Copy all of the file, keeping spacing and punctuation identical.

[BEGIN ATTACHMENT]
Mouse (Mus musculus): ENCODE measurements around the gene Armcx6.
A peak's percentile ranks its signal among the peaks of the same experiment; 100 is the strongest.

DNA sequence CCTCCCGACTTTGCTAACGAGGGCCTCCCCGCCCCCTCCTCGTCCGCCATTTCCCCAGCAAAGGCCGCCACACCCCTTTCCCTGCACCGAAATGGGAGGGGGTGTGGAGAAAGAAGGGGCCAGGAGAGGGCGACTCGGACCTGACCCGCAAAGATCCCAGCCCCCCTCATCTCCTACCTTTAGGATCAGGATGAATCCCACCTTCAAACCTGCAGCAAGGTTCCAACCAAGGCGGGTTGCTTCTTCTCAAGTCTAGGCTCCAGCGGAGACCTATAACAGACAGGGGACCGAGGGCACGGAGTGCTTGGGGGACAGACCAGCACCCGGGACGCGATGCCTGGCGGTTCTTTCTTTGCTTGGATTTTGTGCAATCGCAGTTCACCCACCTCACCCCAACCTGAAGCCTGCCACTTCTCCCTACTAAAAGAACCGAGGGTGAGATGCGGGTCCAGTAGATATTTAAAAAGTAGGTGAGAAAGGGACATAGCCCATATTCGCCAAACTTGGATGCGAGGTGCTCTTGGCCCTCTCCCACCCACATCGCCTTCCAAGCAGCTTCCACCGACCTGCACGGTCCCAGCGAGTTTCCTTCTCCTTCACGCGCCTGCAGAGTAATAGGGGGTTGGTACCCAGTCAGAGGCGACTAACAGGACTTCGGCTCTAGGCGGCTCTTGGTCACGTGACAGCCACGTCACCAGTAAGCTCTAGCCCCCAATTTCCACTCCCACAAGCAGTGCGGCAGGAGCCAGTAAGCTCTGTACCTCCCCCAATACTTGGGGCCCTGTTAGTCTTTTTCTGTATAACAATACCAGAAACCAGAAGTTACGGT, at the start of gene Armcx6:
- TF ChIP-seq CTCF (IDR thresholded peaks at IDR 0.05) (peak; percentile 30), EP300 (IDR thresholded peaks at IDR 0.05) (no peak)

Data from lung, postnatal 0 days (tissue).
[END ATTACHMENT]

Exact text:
Mouse (Mus musculus): ENCODE measurements around the gene Armcx6.
A peak's percentile ranks its signal among the peaks of the same experiment; 100 is the strongest.

DNA sequence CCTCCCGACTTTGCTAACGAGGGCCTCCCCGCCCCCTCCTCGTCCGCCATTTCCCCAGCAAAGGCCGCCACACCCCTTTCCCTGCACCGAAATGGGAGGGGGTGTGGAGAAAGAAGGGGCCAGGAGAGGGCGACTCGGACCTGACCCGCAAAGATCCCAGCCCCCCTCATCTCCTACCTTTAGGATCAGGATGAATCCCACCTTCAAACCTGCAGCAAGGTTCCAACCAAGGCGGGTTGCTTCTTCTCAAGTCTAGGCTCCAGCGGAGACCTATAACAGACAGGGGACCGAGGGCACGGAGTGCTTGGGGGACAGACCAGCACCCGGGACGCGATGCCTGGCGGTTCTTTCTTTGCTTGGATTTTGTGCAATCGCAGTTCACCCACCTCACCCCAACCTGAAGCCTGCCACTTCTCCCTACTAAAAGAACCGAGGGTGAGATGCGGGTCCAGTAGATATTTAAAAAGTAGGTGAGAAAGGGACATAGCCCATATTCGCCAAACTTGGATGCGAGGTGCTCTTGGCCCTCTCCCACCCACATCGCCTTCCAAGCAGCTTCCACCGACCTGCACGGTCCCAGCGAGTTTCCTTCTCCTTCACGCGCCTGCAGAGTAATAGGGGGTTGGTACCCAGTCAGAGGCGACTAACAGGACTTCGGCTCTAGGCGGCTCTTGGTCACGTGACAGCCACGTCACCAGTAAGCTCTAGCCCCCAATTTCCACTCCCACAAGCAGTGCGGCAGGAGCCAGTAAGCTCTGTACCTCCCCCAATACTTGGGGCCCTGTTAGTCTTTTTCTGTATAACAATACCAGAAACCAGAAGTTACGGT, at the start of gene Armcx6:
- TF ChIP-seq CTCF (IDR thresholded peaks at IDR 0.05) (peak; percentile 30), EP300 (IDR thresholded peaks at IDR 0.05) (no peak)

Data from lung, postnatal 0 days (tissue).